Even if a couple has been living together for years, it doesn’t necessarily mean it’s a common-law relationship. Under the law in the Province of Manitoba, a couple must be in a conjugal relationship for it to be a common-law union.
In 1980, the Supreme Court of Canada came up with a test to determine whether people are living in a conjugal relationship. It identifies seven areas, along with specific questions, which examine the nature of a relationship:
- Do both people live under the same roof?
- What are the sleeping arrangements?
- Does anyone else occupy or share the accommodation?
2. Sexual and Personal Behaviour
- Do the parties have a sexual relationship? If not, why not?
- Do the parties maintain an attitude of fidelity to each other?
- What are their feelings toward each other?
- Do they communicate on a personal level?
- Do they eat their meals together?
- What, if anything, do they do to assist each other with problems or during illness?
- Do they buy gifts for each other on special occasions?
- What is the conduct and habit of the parties in relation to (a) the preparation of meals; (b) washing and mending clothes; (c) shopping; (d) household maintenance; and (e) any other domestic services?
- Do they participate together or separately in neighbourhood and community activities?
- What is the relationship and conduct of each of them towards members of their respective families and how do the families behave towards the parties?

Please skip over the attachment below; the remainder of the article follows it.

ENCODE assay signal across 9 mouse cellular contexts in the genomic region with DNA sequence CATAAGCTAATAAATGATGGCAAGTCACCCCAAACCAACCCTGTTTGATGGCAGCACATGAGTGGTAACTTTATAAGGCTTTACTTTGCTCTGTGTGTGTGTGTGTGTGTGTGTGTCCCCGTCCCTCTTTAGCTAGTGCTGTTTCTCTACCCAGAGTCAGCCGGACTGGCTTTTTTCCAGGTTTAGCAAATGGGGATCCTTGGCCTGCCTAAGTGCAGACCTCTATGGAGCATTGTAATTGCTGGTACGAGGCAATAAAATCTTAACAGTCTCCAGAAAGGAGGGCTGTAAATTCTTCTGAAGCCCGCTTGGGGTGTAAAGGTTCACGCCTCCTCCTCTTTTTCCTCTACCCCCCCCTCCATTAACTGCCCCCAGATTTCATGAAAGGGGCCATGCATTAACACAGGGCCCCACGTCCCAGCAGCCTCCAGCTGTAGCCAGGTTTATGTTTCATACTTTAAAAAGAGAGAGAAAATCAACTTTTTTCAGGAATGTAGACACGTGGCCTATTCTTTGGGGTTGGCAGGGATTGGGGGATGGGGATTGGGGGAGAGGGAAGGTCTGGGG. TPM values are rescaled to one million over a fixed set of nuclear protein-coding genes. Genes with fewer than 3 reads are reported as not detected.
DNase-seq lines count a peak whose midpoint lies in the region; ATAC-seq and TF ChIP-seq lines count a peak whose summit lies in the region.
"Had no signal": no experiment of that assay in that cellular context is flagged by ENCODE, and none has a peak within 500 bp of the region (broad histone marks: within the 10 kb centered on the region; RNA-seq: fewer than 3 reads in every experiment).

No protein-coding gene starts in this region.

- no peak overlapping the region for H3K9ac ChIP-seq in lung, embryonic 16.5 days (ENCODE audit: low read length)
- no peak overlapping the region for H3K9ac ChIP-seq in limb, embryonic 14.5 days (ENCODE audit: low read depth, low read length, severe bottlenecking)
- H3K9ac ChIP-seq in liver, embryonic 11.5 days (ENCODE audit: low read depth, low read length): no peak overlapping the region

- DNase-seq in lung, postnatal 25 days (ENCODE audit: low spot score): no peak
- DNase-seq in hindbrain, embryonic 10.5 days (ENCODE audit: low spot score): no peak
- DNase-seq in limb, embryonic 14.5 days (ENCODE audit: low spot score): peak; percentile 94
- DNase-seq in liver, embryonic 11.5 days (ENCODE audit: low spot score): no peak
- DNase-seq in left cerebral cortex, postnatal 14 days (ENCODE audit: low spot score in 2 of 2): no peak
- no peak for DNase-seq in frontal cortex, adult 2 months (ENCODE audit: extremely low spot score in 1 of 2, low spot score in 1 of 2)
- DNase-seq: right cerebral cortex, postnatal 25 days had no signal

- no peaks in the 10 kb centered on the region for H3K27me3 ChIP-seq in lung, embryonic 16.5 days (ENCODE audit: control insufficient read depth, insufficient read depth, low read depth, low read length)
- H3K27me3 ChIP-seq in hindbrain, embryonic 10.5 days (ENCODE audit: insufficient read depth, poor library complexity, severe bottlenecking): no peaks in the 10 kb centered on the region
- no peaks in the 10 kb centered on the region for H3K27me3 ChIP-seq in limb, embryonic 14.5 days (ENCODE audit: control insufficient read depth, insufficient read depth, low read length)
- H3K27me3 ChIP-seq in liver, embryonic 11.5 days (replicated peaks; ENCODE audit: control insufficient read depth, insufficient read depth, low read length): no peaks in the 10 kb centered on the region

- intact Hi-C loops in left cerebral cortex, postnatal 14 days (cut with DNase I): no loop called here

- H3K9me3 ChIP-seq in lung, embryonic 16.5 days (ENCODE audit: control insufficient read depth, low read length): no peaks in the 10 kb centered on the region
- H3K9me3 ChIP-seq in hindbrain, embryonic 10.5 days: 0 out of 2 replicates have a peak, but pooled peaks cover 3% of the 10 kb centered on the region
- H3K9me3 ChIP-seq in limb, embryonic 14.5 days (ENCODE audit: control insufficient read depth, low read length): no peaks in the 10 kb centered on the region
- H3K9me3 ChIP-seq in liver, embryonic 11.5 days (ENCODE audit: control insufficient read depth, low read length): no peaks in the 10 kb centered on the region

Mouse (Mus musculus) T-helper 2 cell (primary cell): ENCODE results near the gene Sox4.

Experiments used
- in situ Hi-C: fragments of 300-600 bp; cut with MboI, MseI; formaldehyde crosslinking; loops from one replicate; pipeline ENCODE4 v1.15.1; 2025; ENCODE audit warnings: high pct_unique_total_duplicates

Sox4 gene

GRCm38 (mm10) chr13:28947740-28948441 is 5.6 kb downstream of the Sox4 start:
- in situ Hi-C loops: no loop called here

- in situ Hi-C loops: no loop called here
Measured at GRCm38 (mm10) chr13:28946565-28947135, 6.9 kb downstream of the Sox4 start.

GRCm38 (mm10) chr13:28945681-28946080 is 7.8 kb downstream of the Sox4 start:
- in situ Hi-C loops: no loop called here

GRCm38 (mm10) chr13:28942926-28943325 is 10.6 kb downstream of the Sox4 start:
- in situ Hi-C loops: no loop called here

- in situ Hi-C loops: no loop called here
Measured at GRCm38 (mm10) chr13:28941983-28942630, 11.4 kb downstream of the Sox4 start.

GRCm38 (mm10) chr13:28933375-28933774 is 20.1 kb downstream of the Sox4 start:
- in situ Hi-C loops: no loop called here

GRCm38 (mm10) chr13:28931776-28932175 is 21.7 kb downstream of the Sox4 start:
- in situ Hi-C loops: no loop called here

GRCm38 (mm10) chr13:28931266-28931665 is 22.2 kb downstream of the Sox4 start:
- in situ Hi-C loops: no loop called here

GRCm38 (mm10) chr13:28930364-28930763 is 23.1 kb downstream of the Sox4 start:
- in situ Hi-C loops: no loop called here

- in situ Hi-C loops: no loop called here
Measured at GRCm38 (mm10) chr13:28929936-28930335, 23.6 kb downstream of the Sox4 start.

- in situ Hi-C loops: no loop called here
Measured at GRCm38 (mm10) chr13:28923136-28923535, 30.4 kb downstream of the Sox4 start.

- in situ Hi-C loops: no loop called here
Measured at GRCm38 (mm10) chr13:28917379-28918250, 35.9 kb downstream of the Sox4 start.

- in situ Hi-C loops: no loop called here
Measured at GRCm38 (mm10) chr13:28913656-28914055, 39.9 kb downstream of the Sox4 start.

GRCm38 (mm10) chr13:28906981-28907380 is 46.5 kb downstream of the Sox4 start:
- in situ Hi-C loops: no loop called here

What is the attitude and conduct of the community towards each of them and as a couple?
6. Economic Support
- What are the financial arrangements between the parties regarding the provision of or contribution toward the necessaries of life (food, clothing, shelter, recreation, etc.)?
- What are the arrangements concerning the acquisition and ownership of property?
- Are there any special financial arrangements between them which they’ve agreed would be determinant of their overall relationship?
- What is the attitude and conduct of the parties concerning the children?
Each of the factors is important, but a couple doesn’t have to demonstrate all of them for the relationship to be considered conjugal. A couple can be in a conjugal relationship even if not living under the same roof if one of the parties is in a nursing home, for example. Sex may not be part of the relationship, or the couple may not own any property together and keeps finances separate. These factors on their own do not mean a conjugal relationship doesn’t exist.
However, when claiming the existence of a common-law relationship, sharing expenses and living in the same place is not enough. The law looks at the above factors to determine if, on balance, the couple has a relationship equal to that of being married.
By Kelly Riediger
If you have questions about legal aspects related to common-law relationships, contact me today.